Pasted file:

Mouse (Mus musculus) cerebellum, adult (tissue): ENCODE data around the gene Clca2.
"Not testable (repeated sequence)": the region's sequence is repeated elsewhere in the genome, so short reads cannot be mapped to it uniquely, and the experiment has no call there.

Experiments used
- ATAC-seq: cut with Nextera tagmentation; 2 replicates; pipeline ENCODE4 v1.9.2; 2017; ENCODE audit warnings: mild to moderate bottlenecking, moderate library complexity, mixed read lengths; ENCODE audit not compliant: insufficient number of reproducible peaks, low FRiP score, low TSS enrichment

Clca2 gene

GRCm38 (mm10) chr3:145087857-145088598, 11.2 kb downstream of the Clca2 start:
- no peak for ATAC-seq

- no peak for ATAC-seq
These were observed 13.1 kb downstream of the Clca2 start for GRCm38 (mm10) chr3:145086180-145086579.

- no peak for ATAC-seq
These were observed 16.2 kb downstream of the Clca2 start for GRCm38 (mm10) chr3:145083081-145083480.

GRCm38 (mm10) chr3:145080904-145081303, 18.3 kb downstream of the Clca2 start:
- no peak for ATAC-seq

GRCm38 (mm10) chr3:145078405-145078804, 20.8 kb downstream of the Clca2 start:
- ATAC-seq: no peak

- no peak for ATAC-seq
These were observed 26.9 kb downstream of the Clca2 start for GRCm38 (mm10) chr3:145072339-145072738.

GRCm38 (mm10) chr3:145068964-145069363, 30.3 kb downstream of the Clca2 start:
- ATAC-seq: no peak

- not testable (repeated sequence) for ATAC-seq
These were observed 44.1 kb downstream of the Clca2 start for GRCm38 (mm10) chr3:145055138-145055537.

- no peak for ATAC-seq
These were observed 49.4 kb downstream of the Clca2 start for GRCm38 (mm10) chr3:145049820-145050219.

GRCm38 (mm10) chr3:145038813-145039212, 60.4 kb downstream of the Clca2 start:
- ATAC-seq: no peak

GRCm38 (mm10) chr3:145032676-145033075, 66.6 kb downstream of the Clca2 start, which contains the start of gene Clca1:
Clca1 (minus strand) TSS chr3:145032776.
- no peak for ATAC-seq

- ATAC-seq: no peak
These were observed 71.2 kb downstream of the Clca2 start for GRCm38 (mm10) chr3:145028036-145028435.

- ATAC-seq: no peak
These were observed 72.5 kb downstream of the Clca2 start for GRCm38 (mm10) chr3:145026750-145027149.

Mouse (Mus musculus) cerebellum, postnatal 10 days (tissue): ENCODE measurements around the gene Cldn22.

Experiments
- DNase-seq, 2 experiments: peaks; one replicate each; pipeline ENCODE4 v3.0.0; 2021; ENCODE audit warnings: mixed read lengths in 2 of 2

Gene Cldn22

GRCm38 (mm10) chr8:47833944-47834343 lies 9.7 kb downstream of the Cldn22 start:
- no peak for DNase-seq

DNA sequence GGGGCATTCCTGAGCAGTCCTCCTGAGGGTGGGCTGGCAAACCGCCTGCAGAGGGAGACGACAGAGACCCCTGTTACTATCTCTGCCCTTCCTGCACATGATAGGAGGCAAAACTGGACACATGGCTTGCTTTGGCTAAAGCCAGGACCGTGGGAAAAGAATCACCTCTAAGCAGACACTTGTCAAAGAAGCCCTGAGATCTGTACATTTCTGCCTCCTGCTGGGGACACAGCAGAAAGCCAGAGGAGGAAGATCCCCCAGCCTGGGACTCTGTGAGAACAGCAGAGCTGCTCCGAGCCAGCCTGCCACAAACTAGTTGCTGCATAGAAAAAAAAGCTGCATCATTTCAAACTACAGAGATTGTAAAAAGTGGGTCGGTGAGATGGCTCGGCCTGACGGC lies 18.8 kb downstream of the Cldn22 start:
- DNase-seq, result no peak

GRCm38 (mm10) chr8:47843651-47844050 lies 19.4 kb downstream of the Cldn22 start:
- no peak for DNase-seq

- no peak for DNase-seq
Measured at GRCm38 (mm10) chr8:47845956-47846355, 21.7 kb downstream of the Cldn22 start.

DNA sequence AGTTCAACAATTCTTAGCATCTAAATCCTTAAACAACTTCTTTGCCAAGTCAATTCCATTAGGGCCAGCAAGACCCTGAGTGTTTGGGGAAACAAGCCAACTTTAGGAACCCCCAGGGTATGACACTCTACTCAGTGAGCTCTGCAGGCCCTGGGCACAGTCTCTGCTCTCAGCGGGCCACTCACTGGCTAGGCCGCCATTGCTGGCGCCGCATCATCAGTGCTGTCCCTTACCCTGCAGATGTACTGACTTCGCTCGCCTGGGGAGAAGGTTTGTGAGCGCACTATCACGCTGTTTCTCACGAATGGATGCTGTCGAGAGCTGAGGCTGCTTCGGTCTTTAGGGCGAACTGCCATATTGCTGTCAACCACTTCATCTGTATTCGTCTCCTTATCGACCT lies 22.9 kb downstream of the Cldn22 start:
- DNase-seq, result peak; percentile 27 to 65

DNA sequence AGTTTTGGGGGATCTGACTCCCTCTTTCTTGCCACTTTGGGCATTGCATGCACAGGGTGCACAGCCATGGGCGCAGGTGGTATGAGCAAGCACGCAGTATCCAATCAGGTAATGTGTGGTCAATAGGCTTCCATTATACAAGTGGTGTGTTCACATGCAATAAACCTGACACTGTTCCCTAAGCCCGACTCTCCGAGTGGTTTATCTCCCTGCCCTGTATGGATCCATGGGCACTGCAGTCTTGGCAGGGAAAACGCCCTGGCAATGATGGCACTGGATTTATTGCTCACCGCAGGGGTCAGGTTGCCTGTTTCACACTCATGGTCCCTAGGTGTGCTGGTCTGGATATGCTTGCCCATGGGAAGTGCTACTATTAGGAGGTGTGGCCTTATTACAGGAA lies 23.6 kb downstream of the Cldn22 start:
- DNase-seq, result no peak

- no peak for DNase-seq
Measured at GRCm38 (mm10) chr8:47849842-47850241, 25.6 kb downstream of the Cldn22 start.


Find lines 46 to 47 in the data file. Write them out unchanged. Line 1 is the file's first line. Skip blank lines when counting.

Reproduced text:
- DNase-seq, result peak; percentile 27 to 65

DNA sequence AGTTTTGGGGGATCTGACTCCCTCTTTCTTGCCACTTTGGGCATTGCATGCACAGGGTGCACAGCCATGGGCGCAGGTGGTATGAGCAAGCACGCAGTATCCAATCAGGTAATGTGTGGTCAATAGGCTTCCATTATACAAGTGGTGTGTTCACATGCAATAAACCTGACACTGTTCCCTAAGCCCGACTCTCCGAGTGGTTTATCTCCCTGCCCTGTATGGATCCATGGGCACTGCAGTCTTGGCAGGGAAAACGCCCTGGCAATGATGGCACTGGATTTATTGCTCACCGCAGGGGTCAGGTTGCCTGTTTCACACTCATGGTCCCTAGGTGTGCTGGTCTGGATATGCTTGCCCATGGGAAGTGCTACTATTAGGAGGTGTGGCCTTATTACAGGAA lies 23.6 kb downstream of the Cldn22 start: